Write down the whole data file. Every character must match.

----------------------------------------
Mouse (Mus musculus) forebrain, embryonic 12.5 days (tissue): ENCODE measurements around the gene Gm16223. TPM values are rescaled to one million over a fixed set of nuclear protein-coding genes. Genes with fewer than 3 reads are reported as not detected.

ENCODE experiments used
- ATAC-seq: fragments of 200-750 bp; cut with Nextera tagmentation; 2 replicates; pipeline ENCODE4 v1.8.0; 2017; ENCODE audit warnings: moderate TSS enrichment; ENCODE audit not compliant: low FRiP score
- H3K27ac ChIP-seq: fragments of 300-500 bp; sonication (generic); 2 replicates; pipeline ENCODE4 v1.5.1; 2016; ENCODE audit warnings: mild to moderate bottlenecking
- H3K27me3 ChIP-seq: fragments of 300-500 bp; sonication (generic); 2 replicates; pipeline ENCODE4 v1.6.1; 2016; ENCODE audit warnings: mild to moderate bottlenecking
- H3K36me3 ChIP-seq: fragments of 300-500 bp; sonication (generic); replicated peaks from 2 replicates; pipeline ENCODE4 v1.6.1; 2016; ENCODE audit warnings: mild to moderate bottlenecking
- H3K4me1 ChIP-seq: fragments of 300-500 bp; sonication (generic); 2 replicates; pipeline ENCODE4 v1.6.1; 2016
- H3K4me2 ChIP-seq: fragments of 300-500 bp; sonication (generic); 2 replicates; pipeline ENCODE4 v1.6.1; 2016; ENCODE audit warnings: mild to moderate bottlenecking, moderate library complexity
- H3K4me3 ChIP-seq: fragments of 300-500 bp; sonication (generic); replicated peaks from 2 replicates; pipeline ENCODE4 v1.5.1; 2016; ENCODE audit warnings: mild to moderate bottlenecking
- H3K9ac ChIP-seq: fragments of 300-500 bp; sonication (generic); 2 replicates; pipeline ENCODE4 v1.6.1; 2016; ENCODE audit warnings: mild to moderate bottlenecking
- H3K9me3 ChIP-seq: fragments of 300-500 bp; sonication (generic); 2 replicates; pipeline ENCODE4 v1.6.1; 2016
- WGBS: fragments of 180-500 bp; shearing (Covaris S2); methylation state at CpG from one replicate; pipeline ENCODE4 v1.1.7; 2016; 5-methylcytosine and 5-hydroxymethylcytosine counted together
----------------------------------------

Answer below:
Mouse (Mus musculus) forebrain, embryonic 12.5 days (tissue): ENCODE measurements around the gene Gm16223. TPM values are rescaled to one million over a fixed set of nuclear protein-coding genes. Genes with fewer than 3 reads are reported as not detected.

ENCODE experiments used
- ATAC-seq: fragments of 200-750 bp; cut with Nextera tagmentation; 2 replicates; pipeline ENCODE4 v1.8.0; 2017; ENCODE audit warnings: moderate TSS enrichment; ENCODE audit not compliant: low FRiP score
- H3K27ac ChIP-seq: fragments of 300-500 bp; sonication (generic); 2 replicates; pipeline ENCODE4 v1.5.1; 2016; ENCODE audit warnings: mild to moderate bottlenecking
- H3K27me3 ChIP-seq: fragments of 300-500 bp; sonication (generic); 2 replicates; pipeline ENCODE4 v1.6.1; 2016; ENCODE audit warnings: mild to moderate bottlenecking
- H3K36me3 ChIP-seq: fragments of 300-500 bp; sonication (generic); replicated peaks from 2 replicates; pipeline ENCODE4 v1.6.1; 2016; ENCODE audit warnings: mild to moderate bottlenecking
- H3K4me1 ChIP-seq: fragments of 300-500 bp; sonication (generic); 2 replicates; pipeline ENCODE4 v1.6.1; 2016
- H3K4me2 ChIP-seq: fragments of 300-500 bp; sonication (generic); 2 replicates; pipeline ENCODE4 v1.6.1; 2016; ENCODE audit warnings: mild to moderate bottlenecking, moderate library complexity
- H3K4me3 ChIP-seq: fragments of 300-500 bp; sonication (generic); replicated peaks from 2 replicates; pipeline ENCODE4 v1.5.1; 2016; ENCODE audit warnings: mild to moderate bottlenecking
- H3K9ac ChIP-seq: fragments of 300-500 bp; sonication (generic); 2 replicates; pipeline ENCODE4 v1.6.1; 2016; ENCODE audit warnings: mild to moderate bottlenecking
- H3K9me3 ChIP-seq: fragments of 300-500 bp; sonication (generic); 2 replicates; pipeline ENCODE4 v1.6.1; 2016
- WGBS: fragments of 180-500 bp; shearing (Covaris S2); methylation state at CpG from one replicate; pipeline ENCODE4 v1.1.7; 2016; 5-methylcytosine and 5-hydroxymethylcytosine counted together